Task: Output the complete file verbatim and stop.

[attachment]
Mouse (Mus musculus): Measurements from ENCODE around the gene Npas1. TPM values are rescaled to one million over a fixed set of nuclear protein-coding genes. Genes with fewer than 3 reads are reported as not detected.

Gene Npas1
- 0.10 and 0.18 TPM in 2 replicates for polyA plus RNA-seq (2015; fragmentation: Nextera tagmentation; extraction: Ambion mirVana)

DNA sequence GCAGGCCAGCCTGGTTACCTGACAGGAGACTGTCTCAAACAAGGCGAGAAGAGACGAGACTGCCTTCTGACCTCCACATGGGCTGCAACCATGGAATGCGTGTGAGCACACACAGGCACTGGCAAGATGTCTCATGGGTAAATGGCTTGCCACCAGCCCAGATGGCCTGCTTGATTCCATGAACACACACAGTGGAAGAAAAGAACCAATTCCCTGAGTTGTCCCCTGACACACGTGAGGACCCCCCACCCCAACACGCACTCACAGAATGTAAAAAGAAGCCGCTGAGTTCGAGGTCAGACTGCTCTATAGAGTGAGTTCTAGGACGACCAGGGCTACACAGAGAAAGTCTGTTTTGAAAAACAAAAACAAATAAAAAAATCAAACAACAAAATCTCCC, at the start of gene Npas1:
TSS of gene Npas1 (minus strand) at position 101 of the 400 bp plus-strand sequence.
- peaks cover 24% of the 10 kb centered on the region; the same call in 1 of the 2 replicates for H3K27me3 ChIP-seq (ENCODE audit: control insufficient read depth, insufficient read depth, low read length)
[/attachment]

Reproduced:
Mouse (Mus musculus): Measurements from ENCODE around the gene Npas1. TPM values are rescaled to one million over a fixed set of nuclear protein-coding genes. Genes with fewer than 3 reads are reported as not detected.

Gene Npas1
- 0.10 and 0.18 TPM in 2 replicates for polyA plus RNA-seq (2015; fragmentation: Nextera tagmentation; extraction: Ambion mirVana)

DNA sequence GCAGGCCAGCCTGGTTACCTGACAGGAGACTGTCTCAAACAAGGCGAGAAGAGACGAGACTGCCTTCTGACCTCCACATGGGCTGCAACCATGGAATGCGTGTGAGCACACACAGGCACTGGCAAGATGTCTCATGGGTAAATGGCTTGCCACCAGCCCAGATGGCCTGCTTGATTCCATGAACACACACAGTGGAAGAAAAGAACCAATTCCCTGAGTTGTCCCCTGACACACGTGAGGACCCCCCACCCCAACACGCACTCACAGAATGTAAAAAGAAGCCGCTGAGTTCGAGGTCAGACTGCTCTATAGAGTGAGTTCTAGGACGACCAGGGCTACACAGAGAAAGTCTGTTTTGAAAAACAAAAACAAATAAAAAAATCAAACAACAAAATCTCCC, at the start of gene Npas1:
TSS of gene Npas1 (minus strand) at position 101 of the 400 bp plus-strand sequence.
- peaks cover 24% of the 10 kb centered on the region; the same call in 1 of the 2 replicates for H3K27me3 ChIP-seq (ENCODE audit: control insufficient read depth, insufficient read depth, low read length)